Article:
How to Restore Faded Car Paintby Jenny Carver
Cars with original factory paint jobs have thin paint. Automotive makers use thin coats of paint to be economical, but this causes the paint to fade after a few years of being exposed to the elements. Older cars fade fast because they did not have clear coats to protect the base paint. If your car is faded, learn hot to restore faded car paint and get it shiny and looking like new.
Wash your car with car wash soap and a soft sponge. Remove all dirt, mud and buildup of any kind. Rinse the car with water and allow it to dry completely before moving to the next step.
Apply liquid rubbing compound to the buffing pad on the buffer. Start at the front of the hood of the car and slowly work your way to the back of the hood, then to the top of the car and then to the trunk. Next, start at the front of the front fender and work down the side of the car until you reach the rear bumper. Repeat on the other side of the car. Press lightly on the buffer, but don't push down too hard or it will burn through the paint.
Wipe off all excess rubbing compound with a soft, clean rag. Change the buffing pad on the buffer to a polishing pad. Apply car polish directly to the polishing pad. Begin to polish the car's surface in the same manner as the rubbing compound was applied. Wipe excess polish away with a dry, clean rag.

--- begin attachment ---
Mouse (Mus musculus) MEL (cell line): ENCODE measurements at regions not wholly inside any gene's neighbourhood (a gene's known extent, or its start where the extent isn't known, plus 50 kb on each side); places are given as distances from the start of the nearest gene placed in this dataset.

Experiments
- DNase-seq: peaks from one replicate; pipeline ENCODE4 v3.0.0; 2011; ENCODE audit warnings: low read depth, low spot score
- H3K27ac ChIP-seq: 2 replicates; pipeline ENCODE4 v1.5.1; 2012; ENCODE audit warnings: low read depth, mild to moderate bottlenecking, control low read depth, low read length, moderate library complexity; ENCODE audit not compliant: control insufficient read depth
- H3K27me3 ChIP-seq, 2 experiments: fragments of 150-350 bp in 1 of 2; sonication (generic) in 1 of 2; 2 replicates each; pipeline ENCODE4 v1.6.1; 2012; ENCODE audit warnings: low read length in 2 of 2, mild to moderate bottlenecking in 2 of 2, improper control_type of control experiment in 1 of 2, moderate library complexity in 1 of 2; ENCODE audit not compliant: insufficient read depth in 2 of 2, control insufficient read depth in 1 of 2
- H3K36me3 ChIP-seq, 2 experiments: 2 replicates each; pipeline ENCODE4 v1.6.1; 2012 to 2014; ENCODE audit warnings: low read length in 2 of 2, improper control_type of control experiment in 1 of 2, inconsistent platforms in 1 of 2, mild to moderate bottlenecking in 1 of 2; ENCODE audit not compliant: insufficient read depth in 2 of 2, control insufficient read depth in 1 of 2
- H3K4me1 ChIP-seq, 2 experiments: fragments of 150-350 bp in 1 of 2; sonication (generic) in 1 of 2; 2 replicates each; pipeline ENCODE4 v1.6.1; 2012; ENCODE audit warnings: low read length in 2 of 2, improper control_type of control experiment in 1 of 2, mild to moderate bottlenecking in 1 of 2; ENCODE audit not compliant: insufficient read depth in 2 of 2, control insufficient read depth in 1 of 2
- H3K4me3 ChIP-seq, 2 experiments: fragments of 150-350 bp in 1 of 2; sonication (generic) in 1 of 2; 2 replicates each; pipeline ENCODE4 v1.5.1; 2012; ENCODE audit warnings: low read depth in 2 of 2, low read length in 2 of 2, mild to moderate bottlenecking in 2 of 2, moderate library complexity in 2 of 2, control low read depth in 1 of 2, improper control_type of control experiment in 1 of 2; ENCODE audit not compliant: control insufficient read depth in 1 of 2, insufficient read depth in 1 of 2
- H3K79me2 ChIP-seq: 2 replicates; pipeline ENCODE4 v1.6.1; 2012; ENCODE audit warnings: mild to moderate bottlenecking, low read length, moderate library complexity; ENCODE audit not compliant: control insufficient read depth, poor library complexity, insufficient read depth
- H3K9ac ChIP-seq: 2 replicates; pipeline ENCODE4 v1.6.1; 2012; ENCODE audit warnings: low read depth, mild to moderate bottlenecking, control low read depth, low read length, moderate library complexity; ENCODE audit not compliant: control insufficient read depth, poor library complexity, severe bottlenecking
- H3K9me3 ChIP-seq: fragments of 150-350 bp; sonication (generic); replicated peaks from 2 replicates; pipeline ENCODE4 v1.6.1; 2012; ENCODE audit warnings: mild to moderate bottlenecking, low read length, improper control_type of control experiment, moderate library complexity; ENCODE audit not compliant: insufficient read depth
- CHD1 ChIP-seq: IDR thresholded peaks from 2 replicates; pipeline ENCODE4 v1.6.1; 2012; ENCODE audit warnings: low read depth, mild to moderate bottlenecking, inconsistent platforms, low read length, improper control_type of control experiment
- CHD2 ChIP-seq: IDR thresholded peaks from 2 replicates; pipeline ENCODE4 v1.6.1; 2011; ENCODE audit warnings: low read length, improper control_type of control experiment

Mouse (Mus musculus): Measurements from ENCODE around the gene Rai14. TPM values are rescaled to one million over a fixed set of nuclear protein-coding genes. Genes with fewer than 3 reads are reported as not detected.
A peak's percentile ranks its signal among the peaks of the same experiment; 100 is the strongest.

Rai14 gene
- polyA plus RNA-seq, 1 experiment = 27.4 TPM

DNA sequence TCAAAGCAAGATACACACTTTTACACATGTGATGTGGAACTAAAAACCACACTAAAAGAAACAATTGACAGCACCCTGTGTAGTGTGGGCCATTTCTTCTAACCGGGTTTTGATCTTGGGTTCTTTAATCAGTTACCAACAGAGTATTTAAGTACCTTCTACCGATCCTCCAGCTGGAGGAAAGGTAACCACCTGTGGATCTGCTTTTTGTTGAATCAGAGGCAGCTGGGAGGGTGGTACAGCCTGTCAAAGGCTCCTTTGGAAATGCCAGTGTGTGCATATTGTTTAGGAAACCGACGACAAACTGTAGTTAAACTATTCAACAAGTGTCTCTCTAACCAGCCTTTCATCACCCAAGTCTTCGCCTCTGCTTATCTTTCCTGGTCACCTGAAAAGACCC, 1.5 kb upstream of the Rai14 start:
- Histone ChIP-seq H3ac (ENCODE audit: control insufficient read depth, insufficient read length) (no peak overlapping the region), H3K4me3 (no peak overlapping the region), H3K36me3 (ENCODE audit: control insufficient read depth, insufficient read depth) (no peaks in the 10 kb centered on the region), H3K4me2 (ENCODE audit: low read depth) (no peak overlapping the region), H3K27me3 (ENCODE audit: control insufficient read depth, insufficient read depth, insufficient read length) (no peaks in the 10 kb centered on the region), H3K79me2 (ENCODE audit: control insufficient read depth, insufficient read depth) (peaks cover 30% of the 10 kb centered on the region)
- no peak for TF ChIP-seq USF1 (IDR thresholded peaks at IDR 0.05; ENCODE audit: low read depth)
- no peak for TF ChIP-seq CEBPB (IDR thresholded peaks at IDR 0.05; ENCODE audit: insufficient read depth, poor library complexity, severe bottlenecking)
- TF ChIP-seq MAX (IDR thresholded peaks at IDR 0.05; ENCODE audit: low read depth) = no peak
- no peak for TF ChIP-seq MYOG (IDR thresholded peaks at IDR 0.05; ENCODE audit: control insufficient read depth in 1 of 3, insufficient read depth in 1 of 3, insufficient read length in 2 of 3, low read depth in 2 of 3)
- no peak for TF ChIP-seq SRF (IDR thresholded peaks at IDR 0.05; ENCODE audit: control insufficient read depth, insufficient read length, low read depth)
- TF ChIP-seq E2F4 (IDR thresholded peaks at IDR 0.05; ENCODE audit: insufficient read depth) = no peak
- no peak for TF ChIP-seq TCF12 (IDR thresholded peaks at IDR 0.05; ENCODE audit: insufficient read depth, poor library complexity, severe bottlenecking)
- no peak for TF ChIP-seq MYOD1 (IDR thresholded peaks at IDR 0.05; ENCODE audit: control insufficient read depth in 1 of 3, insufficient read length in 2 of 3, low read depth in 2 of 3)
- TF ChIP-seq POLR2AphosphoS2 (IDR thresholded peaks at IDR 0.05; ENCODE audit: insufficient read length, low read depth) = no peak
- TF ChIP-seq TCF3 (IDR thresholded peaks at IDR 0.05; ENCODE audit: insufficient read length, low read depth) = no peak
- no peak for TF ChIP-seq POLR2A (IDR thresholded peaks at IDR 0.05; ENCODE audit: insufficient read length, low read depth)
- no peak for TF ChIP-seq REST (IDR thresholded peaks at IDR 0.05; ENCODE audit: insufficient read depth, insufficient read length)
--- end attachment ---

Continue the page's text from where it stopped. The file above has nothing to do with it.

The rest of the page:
- Always buff your car in the shade or inside and away from direct sunlight.
Things You'll Need
- Car soap
- Orbital buffer
- Buffing pad
- Polishing pad
- Liquid rubbing compound
- Car polish
- Don't use dish soap to wash your car. This soap eats away at the protective layers in the clear coat of the paint job.
Since 1997 Jenny Carver has served as editor and freelance writer for many offline and online publications including lovetoknow.com, autotropolis.com, "Hoof Beat News," "Import Tuner" and others. Carver owns a custom automotive shop where she has been doing paint and body work, custom interior work and engine building for over 11 years.